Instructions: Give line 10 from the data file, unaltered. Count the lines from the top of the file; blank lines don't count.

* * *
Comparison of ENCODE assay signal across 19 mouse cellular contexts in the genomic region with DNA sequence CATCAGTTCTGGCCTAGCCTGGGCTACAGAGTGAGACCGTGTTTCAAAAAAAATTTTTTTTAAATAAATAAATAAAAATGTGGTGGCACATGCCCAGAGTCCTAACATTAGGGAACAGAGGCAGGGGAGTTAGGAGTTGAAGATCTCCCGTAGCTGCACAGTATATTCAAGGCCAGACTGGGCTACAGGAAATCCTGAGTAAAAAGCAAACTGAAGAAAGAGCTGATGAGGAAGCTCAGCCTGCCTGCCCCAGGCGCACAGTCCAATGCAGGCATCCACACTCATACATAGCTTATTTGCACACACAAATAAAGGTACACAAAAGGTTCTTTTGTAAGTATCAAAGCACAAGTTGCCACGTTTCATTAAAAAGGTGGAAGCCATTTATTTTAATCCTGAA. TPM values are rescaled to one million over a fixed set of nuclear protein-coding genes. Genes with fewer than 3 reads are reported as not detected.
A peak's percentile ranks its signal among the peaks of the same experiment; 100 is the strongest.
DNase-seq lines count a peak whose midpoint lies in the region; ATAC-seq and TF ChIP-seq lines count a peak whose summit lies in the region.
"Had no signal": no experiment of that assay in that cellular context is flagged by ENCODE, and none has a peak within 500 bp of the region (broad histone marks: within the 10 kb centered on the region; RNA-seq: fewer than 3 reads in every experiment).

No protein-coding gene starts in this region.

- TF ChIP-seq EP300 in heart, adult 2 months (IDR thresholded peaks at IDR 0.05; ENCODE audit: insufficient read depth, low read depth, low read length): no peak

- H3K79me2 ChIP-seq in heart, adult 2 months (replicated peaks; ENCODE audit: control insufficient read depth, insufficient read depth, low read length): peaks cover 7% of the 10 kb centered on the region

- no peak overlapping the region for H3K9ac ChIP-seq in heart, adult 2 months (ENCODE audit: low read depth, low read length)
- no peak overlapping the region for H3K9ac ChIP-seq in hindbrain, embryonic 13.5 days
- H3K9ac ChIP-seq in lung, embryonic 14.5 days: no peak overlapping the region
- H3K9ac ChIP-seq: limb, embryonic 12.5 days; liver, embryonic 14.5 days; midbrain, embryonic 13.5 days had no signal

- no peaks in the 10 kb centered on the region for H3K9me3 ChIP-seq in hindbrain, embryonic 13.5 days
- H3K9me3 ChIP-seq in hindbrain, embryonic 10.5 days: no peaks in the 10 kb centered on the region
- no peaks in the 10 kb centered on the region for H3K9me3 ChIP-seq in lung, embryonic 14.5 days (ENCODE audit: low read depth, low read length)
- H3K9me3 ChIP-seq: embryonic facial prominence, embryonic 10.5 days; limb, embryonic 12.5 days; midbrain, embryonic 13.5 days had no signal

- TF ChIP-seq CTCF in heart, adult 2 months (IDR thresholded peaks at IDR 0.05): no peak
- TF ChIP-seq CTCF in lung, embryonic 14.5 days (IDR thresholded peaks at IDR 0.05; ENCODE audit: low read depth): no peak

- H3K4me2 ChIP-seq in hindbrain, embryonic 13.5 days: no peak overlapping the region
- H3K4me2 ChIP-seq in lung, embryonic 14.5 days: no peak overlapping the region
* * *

- H3K9ac ChIP-seq in lung, embryonic 14.5 days: no peak overlapping the region